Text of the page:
“In addition to developing concrete lawyering skills, for me, one of the most important aspects of clinical legal education is the opportunity it provides students to see how the law works outside of the classroom. Students are exposed to the role of the law in the lives of marginalized communities, which may be very different from how it is represented in the classroom and in case law.

“Legal clinics also give students the chance to work with individuals whose life experiences may be very different from their own and to think about their role as lawyers, about the lawyering process, and about how best to advocate for their clients by understanding the law within the broader context of poverty, discrimination, and the power dynamics underpinning the law.”

What are you looking forward to accomplishing as director of the Terry West Civil Legal Clinic? What is your vision for this clinic?

“My vision for the clinic is to make justice real for marginalized people. The promise and potential of legal rights often remain inaccessible to those lacking political and economic capital. I hope to develop the clinic and TU Law as an integral part of the community and an important resource for community members in accessing their legal rights.

“This engagement will also teach students to actively use the law as an instrument for social change. I envision the clinic engaging with issues affecting the community through a range of advocacy strategies building on local dynamics to find the most effective mechanisms for individual and structural change. By fostering increased student and community engagement with the legal system, the Terry West Civil Legal Clinic will empower community members to use the law to overcome legacies of exclusion and discrimination, while exposing students to the ways in which these legacies interact with the legal system.”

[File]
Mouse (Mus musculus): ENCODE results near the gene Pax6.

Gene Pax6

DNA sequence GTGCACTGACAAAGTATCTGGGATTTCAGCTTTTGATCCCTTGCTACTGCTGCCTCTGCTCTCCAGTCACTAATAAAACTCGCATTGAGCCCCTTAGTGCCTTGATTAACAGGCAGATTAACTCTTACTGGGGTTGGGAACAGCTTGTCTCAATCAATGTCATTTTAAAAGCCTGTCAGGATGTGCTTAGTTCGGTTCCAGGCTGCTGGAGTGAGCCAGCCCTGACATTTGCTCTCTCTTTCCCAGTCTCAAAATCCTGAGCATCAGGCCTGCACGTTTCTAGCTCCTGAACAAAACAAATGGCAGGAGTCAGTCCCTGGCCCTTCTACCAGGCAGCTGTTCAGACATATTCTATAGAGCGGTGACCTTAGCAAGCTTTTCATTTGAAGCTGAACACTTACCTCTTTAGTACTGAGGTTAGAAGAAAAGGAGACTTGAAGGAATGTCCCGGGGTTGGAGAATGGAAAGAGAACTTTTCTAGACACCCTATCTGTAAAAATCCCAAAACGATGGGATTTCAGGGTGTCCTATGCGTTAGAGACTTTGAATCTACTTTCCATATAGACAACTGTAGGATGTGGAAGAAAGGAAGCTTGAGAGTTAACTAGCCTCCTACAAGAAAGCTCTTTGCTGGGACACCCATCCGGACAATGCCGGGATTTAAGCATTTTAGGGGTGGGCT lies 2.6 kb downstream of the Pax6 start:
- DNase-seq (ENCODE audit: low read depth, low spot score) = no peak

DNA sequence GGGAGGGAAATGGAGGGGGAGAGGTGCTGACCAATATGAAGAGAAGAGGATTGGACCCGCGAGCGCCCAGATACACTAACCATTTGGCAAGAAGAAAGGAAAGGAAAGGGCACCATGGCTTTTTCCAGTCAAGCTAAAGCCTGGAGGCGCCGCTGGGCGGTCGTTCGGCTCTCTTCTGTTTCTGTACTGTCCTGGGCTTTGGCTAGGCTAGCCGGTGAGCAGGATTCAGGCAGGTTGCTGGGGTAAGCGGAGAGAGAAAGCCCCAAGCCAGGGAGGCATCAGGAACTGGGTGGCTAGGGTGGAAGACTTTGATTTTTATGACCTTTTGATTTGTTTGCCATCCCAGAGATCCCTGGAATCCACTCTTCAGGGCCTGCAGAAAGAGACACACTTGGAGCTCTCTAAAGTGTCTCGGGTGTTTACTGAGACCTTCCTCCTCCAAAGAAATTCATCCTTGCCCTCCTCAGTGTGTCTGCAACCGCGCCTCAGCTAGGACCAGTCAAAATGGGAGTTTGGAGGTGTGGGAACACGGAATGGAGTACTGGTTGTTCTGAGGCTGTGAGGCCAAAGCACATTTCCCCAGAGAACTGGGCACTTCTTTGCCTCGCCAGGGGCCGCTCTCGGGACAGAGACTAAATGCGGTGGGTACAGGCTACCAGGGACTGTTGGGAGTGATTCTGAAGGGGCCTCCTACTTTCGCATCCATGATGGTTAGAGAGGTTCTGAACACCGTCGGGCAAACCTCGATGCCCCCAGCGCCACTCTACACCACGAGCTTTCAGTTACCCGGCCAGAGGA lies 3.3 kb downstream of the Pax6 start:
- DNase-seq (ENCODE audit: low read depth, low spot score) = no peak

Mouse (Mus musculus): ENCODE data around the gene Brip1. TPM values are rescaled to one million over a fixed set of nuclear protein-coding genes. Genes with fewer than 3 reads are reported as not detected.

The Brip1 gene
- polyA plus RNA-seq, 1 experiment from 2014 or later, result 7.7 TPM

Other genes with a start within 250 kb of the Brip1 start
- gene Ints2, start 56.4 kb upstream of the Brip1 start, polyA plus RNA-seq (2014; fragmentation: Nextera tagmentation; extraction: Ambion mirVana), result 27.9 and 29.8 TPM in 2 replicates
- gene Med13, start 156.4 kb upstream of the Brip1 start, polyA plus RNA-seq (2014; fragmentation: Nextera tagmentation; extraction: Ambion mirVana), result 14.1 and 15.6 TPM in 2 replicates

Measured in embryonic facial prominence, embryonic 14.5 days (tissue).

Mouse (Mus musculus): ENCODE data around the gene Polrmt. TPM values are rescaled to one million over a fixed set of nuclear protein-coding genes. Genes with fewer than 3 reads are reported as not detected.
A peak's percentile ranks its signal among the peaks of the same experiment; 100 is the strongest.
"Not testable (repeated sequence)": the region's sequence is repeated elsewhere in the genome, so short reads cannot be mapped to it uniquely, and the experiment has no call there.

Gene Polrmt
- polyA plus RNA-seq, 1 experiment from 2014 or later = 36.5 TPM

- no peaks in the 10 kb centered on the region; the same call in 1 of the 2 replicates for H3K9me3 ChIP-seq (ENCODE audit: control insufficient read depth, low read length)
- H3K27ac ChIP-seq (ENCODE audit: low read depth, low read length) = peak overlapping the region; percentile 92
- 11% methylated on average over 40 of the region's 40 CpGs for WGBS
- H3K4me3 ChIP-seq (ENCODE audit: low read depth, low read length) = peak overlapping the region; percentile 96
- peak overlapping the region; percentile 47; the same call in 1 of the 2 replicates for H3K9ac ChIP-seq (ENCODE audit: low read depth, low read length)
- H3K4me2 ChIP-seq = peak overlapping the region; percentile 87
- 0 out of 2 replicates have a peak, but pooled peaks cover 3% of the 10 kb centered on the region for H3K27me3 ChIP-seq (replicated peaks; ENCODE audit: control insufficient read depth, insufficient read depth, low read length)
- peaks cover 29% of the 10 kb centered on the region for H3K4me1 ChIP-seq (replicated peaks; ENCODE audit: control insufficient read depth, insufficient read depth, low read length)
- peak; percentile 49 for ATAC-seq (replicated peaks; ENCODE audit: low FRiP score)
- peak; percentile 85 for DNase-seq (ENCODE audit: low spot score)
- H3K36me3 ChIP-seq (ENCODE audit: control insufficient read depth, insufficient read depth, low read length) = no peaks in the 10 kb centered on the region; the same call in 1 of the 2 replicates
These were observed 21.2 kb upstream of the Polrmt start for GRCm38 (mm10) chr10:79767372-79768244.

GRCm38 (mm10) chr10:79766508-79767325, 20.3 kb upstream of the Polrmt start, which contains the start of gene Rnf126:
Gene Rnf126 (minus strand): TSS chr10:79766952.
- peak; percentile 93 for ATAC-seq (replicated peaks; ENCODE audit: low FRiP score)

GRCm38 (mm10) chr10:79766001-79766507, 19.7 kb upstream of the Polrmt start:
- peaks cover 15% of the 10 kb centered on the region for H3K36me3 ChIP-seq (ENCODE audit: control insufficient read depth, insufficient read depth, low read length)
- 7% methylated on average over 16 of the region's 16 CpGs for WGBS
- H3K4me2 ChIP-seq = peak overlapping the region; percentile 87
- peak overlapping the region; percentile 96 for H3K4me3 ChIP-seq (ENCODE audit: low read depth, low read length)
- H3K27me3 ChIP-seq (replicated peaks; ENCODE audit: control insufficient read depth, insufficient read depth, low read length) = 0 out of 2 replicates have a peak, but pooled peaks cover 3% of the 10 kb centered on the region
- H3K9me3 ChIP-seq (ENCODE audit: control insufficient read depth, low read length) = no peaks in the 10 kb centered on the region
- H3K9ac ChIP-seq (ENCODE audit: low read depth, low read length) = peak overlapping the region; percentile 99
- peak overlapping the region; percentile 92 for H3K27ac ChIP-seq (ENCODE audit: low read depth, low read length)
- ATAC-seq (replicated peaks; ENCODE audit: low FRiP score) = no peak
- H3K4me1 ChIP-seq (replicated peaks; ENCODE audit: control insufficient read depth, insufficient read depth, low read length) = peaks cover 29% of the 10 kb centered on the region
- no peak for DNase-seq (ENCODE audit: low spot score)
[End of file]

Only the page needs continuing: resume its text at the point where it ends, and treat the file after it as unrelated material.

You live and work on the east coast and you received your doctorate on the west coast. What’s drawing you to come live and work down here in the southern Heartland? What are you looking forward to professionally and personally from this big move and lifestyle change?

“My experience in the U.S., South Africa and elsewhere taught me both the integral role that local dynamics play in driving social change and the importance of bringing local priorities into national campaigns. I hope to use my background and experiences to build coalitions that ensure that the experiences of Tulsa’s marginalized communities are reflected in local and national campaigns. I am looking forward to joining Tulsa’s dynamic activist community and complementing their important social justice work.

“On a personal level, I am excited to trade in my Brooklyn apartment and daily three-hour commute for a house with a yard – and maybe even a dog. I am also looking forward to exploring Tulsa’s parks and vibrant culture.”

TU Law: Committed to public service

At TU Law, we believe in instilling a lifelong commitment to public service by providing opportunities for students, faculty and staff to volunteer with community-based organizations that address unmet legal needs and give back to our neighbors. Over the past year, our members contributed 3,752 pro bono and public service hours as well as 16,485 legal clinic hours